Atlanta attorney Michael R. Hollis founded one of the earliest black-owned airlines, Air Atlanta, in 1984. Hollis was born in Atlanta, Georgia, on October 22, 1953, the youngest of five children of Flem H. Hollis, a Pullman porter, and Virginia R. Hollis, an official with the Atlanta Housing Authority. Growing up in a segregated neighborhood of Atlanta in the late 1950s and 1960s, Hollis witnessed non-violent campaigns across the South as well as the leadership of fellow Atlanta resident, Dr. Martin Luther King Jr.
By the time he was fifteen, Hollis was elected president of the Atlanta Youth Congress. Through this organization, he met influential Atlanta leaders, including then-Mayor Ivan Allen Jr., Andrew Young, Julian Bond, Vernon Jordan Jr., H.J. Russell, and the man who would one day be the first black mayor of Atlanta, Maynard H. Jackson.
Hollis graduated from Booker T. Washington High School in Atlanta and then Dartmouth College where he earned his bachelor’s of arts degree, followed by a Juris Doctorate (JD) from the University of Virginia’s School of Law. While a student at Dartmouth, Hollis served as student advisor to Dartmouth College President, John George Kemeny. While at the University of Virginia School of Law, he was the first African-American to be elected national president of the thirty-thousand-member student division of the American Bar Association.
After passing the bar in Virginia, Hollis worked briefly with the law firm of Hansell and Post in Atlanta before in 1979 being appointed by President Jimmy Carter as associate chief counsel of the president’s Commission on the Accident at Three Mile Island (known as The Commission) in Middletown, Pennsylvania. Hollis would later relocate to New York City where he served as Vice President of Public Finance with Oppenheimer and Company from 1981 through 1983.
In 1980 at the age of twenty-seven, Hollis presented a business plan to the National Alliance of Postal and Federal Employees (NAPFE) to create a black-owned airline. NAPFE invested $500,000 in Hollis’s plan, resulting in Air Atlanta, which was officially launched in February 1984. The airline was short-lived and filed for bankruptcy in April 1987.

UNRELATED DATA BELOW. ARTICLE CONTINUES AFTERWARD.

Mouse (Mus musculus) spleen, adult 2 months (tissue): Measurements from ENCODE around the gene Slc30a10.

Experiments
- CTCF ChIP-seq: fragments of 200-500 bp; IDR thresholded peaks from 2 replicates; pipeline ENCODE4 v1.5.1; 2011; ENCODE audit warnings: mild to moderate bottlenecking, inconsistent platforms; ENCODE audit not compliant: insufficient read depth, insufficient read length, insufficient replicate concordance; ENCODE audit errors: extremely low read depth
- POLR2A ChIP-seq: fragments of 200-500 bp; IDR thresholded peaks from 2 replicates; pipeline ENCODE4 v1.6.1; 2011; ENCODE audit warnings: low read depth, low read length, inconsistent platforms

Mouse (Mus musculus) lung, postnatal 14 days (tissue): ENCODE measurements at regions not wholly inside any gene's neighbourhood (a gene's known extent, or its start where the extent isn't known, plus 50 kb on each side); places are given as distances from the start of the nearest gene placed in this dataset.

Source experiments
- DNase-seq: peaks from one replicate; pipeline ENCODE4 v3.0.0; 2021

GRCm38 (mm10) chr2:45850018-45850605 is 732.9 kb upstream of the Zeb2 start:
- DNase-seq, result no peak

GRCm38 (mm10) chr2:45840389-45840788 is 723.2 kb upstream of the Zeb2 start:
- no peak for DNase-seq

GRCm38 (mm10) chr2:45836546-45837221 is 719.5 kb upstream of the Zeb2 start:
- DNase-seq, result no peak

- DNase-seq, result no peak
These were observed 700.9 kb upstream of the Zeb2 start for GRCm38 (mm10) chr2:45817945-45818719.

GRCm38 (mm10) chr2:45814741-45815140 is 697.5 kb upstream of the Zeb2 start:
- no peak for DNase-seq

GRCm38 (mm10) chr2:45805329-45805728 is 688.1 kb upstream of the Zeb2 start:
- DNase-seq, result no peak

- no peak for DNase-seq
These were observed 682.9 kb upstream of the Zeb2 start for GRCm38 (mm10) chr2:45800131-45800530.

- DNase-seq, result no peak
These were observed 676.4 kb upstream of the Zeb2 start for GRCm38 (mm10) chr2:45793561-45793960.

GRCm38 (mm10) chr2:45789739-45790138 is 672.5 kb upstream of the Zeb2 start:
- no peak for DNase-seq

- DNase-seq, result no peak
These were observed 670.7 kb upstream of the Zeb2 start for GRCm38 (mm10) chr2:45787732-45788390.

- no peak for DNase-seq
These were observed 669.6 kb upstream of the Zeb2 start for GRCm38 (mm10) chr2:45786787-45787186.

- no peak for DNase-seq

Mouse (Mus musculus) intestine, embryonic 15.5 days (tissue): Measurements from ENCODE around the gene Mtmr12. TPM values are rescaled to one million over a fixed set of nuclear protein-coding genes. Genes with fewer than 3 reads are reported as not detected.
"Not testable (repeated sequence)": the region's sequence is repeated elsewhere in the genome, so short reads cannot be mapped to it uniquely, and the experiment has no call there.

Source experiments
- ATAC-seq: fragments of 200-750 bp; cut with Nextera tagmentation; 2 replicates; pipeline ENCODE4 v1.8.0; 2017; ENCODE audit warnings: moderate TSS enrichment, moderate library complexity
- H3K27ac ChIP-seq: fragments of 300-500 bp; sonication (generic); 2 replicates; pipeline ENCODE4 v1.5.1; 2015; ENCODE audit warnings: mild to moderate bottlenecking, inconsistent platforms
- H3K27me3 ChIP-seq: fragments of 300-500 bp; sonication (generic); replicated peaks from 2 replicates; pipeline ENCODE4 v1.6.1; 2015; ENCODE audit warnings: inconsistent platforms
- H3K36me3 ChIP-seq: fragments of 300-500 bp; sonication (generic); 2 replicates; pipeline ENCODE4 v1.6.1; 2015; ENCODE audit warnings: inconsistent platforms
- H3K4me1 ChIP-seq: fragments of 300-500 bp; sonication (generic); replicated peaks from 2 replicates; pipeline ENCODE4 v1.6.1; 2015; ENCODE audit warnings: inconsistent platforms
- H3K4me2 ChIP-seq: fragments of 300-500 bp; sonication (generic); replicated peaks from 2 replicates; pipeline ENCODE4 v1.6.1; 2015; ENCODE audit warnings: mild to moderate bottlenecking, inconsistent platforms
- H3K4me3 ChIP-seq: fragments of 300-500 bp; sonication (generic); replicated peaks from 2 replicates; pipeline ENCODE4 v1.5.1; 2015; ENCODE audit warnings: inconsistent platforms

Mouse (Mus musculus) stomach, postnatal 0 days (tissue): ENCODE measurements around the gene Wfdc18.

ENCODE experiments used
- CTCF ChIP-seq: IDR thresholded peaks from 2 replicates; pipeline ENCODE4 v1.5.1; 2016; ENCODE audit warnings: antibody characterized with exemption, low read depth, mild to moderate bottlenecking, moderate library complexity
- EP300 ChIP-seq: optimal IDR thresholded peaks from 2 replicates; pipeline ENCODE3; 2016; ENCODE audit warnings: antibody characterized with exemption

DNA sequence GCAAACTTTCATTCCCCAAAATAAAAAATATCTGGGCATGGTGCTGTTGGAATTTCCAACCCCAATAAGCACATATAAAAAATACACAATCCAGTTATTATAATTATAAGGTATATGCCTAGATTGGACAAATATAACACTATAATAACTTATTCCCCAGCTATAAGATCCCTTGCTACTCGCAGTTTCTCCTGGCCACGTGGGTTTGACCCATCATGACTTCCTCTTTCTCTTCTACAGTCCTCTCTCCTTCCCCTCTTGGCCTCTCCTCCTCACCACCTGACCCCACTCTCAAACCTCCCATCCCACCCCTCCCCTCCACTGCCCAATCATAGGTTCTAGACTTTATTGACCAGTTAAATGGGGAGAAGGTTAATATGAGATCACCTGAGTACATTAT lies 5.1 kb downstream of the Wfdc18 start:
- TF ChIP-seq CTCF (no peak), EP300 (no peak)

Hollis then teamed with Atlanta builder, H.J. Russell, to establish Hollis Communications, which owned an Atlanta radio station that was later sold to Cox Enterprises. In the early 1990s, Hollis launched and sold Hanover Credit Company, and then a few years later, he established Blue-Sky Petroleum Co. with his older brother, James B. Arnold. Blue-Sky owned dozens of convenience and petroleum retail stores in metro Atlanta. In 2003 he and another brother, Julius Hollis, formed a partnership with JP Morgan Chase to establish Nevis Securities, LLC, a registered black-owned financial services company. Two years later, President George Bush appointed Hollis executive director of the U.S Virgin Islands Housing Authority. In 2007 Hollis was appointed by the Fulton County Commissioner to serve on the board of directors for the Fulton-DeKalb Hospital Authority (formerly Grady Hospital).
Michael R. Hollis died on June 18, 2012, in Atlanta from a prolonged illness. He was 58 and survived by his wife, Dena Hollis.